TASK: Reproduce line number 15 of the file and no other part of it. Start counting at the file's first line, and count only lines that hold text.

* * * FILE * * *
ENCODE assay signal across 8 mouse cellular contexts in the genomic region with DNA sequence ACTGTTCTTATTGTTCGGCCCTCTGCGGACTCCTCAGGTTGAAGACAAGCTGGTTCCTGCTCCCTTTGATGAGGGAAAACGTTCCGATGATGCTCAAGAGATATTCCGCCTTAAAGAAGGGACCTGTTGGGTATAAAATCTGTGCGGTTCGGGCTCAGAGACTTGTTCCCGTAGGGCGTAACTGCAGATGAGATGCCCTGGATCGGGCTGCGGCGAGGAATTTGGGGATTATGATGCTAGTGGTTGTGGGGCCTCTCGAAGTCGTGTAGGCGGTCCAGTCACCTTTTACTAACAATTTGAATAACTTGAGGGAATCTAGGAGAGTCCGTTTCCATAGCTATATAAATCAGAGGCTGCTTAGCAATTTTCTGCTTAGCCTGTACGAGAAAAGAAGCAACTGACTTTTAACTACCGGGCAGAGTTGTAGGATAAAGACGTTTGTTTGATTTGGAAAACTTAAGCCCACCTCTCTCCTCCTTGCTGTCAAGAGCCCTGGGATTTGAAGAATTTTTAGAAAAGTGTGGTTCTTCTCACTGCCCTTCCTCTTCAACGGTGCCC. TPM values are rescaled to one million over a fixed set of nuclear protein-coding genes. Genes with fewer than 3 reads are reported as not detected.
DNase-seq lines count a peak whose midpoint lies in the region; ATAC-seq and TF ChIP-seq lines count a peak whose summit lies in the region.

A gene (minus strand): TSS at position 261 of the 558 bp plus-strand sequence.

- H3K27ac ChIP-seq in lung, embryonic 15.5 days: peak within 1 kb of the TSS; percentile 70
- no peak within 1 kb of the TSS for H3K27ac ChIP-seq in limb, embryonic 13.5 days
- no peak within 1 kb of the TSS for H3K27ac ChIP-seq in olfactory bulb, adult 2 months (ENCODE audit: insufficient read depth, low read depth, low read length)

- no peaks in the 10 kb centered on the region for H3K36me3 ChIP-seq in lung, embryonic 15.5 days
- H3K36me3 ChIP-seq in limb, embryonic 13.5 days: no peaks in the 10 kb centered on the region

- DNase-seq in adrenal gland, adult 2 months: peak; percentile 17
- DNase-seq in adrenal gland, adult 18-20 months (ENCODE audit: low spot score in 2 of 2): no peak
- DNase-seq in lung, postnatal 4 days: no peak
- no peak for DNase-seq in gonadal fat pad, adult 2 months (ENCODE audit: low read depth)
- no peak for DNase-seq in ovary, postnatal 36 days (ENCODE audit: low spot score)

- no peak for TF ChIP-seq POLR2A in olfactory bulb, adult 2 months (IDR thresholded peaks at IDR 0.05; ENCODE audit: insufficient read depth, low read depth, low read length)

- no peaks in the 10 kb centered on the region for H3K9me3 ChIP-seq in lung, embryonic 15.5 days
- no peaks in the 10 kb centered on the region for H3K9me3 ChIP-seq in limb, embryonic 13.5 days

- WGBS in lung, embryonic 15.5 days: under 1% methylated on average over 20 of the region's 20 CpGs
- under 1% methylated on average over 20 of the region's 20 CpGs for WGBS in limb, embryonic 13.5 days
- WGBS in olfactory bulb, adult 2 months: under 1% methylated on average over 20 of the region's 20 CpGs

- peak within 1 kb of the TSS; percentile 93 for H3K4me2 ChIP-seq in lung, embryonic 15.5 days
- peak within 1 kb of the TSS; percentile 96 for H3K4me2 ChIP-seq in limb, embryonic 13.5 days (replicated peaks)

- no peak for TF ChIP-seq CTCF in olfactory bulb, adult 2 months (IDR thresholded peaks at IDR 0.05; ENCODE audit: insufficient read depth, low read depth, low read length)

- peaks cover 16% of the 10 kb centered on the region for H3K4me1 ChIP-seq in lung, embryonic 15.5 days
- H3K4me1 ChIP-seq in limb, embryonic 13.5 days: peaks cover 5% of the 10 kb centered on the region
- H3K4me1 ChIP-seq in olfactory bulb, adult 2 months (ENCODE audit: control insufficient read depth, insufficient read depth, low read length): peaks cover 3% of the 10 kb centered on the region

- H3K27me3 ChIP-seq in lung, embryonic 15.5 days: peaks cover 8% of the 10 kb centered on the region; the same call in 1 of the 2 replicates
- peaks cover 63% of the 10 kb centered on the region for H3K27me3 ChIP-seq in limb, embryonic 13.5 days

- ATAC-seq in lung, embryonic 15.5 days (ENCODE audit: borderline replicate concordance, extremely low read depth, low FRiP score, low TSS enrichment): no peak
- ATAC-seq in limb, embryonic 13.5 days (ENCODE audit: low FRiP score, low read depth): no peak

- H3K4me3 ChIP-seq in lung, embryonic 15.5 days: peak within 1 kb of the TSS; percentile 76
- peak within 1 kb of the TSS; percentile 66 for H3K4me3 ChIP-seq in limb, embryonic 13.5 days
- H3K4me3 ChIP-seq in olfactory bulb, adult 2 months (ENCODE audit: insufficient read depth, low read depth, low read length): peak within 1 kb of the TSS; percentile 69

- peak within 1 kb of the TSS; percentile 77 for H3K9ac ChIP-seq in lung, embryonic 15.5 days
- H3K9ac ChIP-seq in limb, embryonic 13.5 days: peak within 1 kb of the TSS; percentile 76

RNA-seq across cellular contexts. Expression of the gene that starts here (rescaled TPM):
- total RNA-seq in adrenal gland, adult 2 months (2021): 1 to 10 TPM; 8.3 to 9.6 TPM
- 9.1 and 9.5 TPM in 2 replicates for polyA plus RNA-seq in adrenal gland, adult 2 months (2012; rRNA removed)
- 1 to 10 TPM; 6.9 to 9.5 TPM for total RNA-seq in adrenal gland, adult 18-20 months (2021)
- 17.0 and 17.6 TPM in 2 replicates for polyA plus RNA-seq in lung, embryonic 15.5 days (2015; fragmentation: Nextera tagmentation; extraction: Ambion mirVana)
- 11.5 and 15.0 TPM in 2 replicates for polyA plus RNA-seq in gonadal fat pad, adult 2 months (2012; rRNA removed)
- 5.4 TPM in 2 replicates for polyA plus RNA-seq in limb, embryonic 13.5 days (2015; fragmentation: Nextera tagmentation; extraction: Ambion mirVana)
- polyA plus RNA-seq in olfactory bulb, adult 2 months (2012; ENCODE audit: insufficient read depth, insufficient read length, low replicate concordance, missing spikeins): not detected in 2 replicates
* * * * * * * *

- no peaks in the 10 kb centered on the region for H3K9me3 ChIP-seq in lung, embryonic 15.5 days